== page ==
If you're one of the millions of Americans who received, or are expecting to receive, a tax refund, you are probably trying to decide how to spend it. The average refund this year is around $3,000, a nice chunk of change to throw at one of your goals. Rather than impulse buying that new Apple iWatch or splurging at Sephora, make the best use of this windfall by putting it towards improving your financial situation.
Build Up An Emergency Fund
Some very good friends of mine woke up recently to find that their downstairs had flooded from a burst pipe on the second level. They had to rip up their hard wood floors, replace furniture, and even replace some of the walls. Luckily, their bedroom and their child's nursery was spared, but THIS type of unexpected event is exactly why you need an emergency fund. If they didn't have cash readily available in a savings account, they might have been tempted to put charges for repairs and replacements on a high-interest credit card. Depending on your situation, you should ideally have 3-6 months of regular expenses in the bank. Use your tax refund to start, or top off, your rainy day fund.
Pay Off Debt
The power of compounding interest can work in your favor when investing, but it can also cause debt to grow faster than you might think. Credit card companies apply their interest fees to the amount that you owe initially. But every month (and sometimes every DAY!) after that, the compounding interest will apply to the principal, as well as the previous month's interest. If you want to apply the snowball method, apply your refund to the smallest account you can close out. Alternatively, you can use the "Avalanche" method, and put your refund towards the card with the highest interest rate. Paying off the smallest account might feel good, but if you have double digit interest accruing on a card, get that debt paid off as fast as you can. Take the windfall from your refund and put it towards cleaning up your personal balance sheet.
Fund an Individual Retirement Account
IRAs are one of the greatest savings vehicles you can have for retirement. These vehicles allow you to invest in the market outside of any employer-sponsored plans (like a 401K) with tax-free growth (no capital gains!) until retirement. There are two types of IRAs that are available to the general public: Roth IRAs and Traditional IRAs. With a Roth, you contribute post-tax dollars and don't have to pay income taxes on any distributions in retirement. There is, however, a phase-out limit based on income. With a traditional IRA, you do pay income taxes on distributions in retirement. However, contributions made could be tax-deductible for that tax year (contributions made from January 1st of the current year through April 15th of the following year). As of now, individuals can contribute up to $5,500 per year ($6,500 if you’re age 50 or older), or your taxable compensation for the year, if your compensation was less than this dollar limit.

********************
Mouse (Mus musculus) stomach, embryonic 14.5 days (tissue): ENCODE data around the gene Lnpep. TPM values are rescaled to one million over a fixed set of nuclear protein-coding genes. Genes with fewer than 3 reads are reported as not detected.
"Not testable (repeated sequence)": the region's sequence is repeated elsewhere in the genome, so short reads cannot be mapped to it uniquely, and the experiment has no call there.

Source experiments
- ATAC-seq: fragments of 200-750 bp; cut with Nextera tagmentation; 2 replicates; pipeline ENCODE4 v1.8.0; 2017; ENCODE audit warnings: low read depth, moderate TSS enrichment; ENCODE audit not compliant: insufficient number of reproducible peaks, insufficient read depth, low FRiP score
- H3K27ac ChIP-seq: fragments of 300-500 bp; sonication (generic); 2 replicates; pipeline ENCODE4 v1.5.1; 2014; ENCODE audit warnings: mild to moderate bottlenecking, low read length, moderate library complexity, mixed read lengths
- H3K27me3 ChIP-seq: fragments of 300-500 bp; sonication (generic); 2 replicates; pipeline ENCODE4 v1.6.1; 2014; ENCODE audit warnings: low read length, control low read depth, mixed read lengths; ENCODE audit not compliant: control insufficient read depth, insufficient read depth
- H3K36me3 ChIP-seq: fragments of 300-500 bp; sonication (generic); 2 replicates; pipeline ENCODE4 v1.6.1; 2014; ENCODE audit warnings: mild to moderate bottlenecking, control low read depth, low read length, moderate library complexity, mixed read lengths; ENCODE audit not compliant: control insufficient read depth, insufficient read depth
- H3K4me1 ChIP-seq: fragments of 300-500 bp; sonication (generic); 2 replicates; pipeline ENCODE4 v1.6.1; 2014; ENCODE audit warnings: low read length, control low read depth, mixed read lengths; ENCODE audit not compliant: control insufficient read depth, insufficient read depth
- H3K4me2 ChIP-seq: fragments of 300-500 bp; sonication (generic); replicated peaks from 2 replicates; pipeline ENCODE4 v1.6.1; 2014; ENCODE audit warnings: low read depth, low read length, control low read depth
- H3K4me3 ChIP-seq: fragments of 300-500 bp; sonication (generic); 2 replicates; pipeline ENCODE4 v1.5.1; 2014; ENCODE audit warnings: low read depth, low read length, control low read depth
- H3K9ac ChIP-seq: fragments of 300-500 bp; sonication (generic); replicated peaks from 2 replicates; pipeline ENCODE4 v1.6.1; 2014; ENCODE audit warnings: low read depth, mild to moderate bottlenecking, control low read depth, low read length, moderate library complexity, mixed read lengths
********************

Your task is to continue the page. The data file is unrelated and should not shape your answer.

Monetize Other Financial Goals
Planning to take a big family vacation to Disneyland in 5 years? Dreaming of owning a house but need to build up a sizable down payment? Wondering how you are going to pay for your pre-teen's college tuition? If you have any intermediate goals (prior to retirement), consider opening a brokerage account to help your money grow more efficiently. Statistically, the stock market has more up years than down, and historically, has recovered from those down years relatively quickly. If you have time on you side, consider monetizing these goals by participating in the market at a level that is in line with your risk tolerance.
But If You Must, Splurge...A Little
If you just can't help it, take a small percentage of your refund to treat yourself. Whether it's a nice dinner, a manicure, or checking out a movie with your spouse, take a minute to blow off some steam. Keep this amount small though as the path to wealth is paved with good decisions. Start making good habits today to delay gratification and secure a financial safety net in your future.